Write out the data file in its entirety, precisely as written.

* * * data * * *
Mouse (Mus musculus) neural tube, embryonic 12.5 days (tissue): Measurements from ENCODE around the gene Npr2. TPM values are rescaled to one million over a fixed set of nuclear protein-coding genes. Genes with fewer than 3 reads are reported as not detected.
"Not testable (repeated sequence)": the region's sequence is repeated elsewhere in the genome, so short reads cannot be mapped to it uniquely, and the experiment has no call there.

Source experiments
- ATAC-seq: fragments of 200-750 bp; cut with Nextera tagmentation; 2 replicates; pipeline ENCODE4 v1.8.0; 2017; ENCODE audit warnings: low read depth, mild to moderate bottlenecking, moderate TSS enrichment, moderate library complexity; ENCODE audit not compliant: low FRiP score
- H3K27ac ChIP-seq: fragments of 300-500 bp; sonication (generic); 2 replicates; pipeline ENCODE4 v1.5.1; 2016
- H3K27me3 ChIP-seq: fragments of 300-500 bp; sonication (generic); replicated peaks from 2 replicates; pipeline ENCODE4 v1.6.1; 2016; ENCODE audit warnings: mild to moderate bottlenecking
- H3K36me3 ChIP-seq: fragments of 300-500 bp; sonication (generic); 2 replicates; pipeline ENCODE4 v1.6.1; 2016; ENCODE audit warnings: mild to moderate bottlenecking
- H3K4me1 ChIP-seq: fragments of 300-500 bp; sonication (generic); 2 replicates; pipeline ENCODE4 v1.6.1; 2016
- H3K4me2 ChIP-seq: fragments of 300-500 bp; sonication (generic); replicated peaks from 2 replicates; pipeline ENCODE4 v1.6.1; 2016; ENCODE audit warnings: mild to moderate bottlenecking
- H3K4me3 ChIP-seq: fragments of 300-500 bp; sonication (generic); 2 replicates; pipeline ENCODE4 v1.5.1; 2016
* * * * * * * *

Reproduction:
Mouse (Mus musculus) neural tube, embryonic 12.5 days (tissue): Measurements from ENCODE around the gene Npr2. TPM values are rescaled to one million over a fixed set of nuclear protein-coding genes. Genes with fewer than 3 reads are reported as not detected.
"Not testable (repeated sequence)": the region's sequence is repeated elsewhere in the genome, so short reads cannot be mapped to it uniquely, and the experiment has no call there.

Source experiments
- ATAC-seq: fragments of 200-750 bp; cut with Nextera tagmentation; 2 replicates; pipeline ENCODE4 v1.8.0; 2017; ENCODE audit warnings: low read depth, mild to moderate bottlenecking, moderate TSS enrichment, moderate library complexity; ENCODE audit not compliant: low FRiP score
- H3K27ac ChIP-seq: fragments of 300-500 bp; sonication (generic); 2 replicates; pipeline ENCODE4 v1.5.1; 2016
- H3K27me3 ChIP-seq: fragments of 300-500 bp; sonication (generic); replicated peaks from 2 replicates; pipeline ENCODE4 v1.6.1; 2016; ENCODE audit warnings: mild to moderate bottlenecking
- H3K36me3 ChIP-seq: fragments of 300-500 bp; sonication (generic); 2 replicates; pipeline ENCODE4 v1.6.1; 2016; ENCODE audit warnings: mild to moderate bottlenecking
- H3K4me1 ChIP-seq: fragments of 300-500 bp; sonication (generic); 2 replicates; pipeline ENCODE4 v1.6.1; 2016
- H3K4me2 ChIP-seq: fragments of 300-500 bp; sonication (generic); replicated peaks from 2 replicates; pipeline ENCODE4 v1.6.1; 2016; ENCODE audit warnings: mild to moderate bottlenecking
- H3K4me3 ChIP-seq: fragments of 300-500 bp; sonication (generic); 2 replicates; pipeline ENCODE4 v1.5.1; 2016